Ghoom Nei - A Saga of Explosive Grit
‘Ghoom Nei’, the impactful and earthy closing play of META 2022, held onstage last night, became to me a metaphor for light coming in through a broken window. You are never sure of how much of the world outside is visible - hope creeps in through the cracks while the sting of despair is tempered with humour and banter that is at once dark, coarse and hard-hitting.
The play, by Kolkata theatre group Iccheymoto, is at heart a manifesto of the working class - written by the late thespian Utpal Dutt who had a strong Communist ideology - and is rooted in the swelling trade union movement of Bengal in the 1960s that gained impetus against a backdrop of unrelenting poverty, unemployment, the dismal state of refugee colonies, and a rising tide of discontent amongst the vulnerable. The crux of the play lies in the age-old and remorseless struggle of the working class against the whim of the master, a master who is ruthless in cutting his losses, who, as we see in the play, has no qualms in getting a precarious bridge-crossing opened up with a payoff and then paying his way further into getting a desperate truck driver to drive his consignment, despite the imminent danger.
The play takes place through the course of a night and pivots around conversations between customers at a highway dhaba, while giving a crash course in Bengali expletives that sets the mood on point! The customers are mainly truck drivers taking a break (since the bridge they need to cross has been closed) to eat, drink some potent country liquor, break into song and berate their fate with friends who are ‘comrades’-in-arms, united by the many compulsions their profession has forced then into. Overloaded lorries that have to be driven through the night to reach destinations by the required deadline, the threat of not getting paid if timelines aren’t met, corrupt policemen who have to be fobbed off by bribes, the looming fear of accidents, the persistent insomnia, families who wait at home and the stench of poverty - pervade their lives. Each of the drivers has a story that ‘Ghoom Nei’ deftly weaves - there is Indra who needs a job but can’t work nights and wants to redeem himself to his wife who views him with contempt; Keshto, a schoolteacher’s son obsessed with Hindi cinema , trying to learn how to drive a truck; Nakul with a burgeoning family, who is disarming as he tells the two sanctimonious newspaper reporters in the tea shop, that he is ‘addicted’ to producing children (the sex is a necessary escape from his sordid reality); Shona who suffers from nightmares about road accidents and needs three drops of a mysterious ‘medicine’ to stay steady at night; Hazra whose outward vigour shadows a brutally poignant family life; Aqlaq who is lively, often vulgar, a natural ring-leader, but full of generosity and concern for the others.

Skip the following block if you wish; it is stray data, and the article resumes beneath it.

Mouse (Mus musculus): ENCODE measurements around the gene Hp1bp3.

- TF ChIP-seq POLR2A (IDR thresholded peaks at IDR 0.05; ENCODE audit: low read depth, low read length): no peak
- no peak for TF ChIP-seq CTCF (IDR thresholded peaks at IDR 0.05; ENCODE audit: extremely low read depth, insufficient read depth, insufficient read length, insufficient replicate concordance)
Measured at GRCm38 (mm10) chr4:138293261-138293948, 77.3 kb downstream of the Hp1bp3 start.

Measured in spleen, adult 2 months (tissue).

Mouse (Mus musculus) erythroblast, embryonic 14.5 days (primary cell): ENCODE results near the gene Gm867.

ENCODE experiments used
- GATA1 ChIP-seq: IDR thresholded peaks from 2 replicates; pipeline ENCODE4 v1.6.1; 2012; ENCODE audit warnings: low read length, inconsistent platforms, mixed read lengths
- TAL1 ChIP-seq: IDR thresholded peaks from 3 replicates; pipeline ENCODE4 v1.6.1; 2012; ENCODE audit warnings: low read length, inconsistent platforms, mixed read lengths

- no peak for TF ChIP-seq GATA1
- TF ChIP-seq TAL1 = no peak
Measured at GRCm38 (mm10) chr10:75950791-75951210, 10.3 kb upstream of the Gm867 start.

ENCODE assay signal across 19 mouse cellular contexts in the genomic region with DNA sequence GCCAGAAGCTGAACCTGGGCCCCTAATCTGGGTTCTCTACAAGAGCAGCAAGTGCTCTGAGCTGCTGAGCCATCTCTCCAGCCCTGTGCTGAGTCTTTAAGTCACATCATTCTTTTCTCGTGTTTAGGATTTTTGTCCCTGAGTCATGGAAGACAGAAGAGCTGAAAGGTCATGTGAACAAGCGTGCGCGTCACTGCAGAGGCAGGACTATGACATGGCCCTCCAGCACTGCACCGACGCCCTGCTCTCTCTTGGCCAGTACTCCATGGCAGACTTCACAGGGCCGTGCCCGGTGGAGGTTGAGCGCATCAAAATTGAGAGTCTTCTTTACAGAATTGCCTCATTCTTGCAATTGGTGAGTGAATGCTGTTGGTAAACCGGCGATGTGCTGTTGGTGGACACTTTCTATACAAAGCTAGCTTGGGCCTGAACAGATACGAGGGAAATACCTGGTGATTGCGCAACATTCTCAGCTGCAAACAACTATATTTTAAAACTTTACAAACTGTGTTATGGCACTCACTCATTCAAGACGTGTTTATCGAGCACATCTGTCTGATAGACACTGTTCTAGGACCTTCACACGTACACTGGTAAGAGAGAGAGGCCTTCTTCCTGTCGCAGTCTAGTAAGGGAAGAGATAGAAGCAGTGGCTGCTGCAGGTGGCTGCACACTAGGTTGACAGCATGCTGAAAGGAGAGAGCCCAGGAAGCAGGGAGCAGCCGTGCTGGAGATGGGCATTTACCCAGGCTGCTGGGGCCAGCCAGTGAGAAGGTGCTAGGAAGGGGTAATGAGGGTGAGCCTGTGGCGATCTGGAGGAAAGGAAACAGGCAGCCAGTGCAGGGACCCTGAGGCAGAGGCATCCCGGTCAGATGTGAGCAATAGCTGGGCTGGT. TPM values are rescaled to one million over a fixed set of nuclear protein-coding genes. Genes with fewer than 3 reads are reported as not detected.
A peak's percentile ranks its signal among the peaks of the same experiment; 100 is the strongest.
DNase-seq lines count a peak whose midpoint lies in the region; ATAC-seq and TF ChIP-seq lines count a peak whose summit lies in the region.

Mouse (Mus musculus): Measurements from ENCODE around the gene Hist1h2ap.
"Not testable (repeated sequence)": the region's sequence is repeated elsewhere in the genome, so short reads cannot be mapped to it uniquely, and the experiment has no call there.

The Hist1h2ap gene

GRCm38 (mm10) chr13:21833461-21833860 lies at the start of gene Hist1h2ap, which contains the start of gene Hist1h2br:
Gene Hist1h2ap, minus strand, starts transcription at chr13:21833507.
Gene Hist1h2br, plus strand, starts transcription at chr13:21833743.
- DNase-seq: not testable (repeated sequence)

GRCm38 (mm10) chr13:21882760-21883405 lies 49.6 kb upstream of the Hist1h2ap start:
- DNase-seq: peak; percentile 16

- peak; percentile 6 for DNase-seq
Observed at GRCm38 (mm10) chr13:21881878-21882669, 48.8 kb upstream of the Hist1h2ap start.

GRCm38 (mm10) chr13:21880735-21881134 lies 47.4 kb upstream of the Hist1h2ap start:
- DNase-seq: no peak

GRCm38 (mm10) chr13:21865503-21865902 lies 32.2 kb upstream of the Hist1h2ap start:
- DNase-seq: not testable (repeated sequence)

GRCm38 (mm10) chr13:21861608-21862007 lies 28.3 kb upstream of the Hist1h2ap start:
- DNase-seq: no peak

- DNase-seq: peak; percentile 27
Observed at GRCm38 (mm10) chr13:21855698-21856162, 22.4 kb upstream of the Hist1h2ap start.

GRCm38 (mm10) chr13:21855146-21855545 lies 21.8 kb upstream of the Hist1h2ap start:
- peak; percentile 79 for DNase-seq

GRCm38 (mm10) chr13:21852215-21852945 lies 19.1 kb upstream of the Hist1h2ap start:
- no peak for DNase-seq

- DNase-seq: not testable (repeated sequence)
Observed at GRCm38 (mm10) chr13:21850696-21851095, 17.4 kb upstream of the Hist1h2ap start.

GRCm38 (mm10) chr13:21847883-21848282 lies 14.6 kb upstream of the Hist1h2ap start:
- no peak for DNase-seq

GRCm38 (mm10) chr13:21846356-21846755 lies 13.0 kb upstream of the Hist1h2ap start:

What I found redemptive in this heart of this darkness was the kindness, compassion and the camaraderie that comes through. The dhaba owner Ekkori who patiently waits on this motley lot, giving them freebies, smuggling in pints with their vegetable curry, serving a rather enigmatic and rambling gent - Uddhavda - who hints at a revolutionary past with his refrain of Dhaka of January 1932 - with resigned but loving acceptance. Ekkori stood out for me.
The songs of the truck drivers, including the compelling title track - a startling mix of Baul & Bollywood tunes, interspersed with ribald, roadside lyrics - were another high point. When they break into song, dancing impromptu around the quintessential dhaba charpoys, you can feel their catharsis, the release of tension in the midst of a gruelling night - a familiar feeling for those who toil - as relevant now as it was then. A rendition of Tagore’s ‘Ekla Cholo Re’ with lyrics that are unabashed, unrefined and colloquial actually jolts audiences into feeling the power of protest and pathos.
‘Ghoom Nei’ is rich in symbolism as it makes a strong political and secular statement - even though it is set in Bengal of the 60s - as the director Saurav Palodhi says at the end - the play’s ideology stands against the ruthless consumerism of today and the need for a movement in the unorganised sector. Uddhavda’s constant allusions to the legendary 1930 Chittagong revolutionary Surya Sen, who fought the British and was brutally executed in jail, remind us of the need to protest. Amongst the final scenes is a moment when the stage is bathed in red light and the drivers, who incidentally never question each other’s faiths, hold up various objects - among which stand out the hammer and the sickle joined together - the essential Marxist emblem of the proletariat. That scene is powerful and riveting and remained in my head as I shuffled out of the semi-dark auditorium into a darker, humid Delhi night.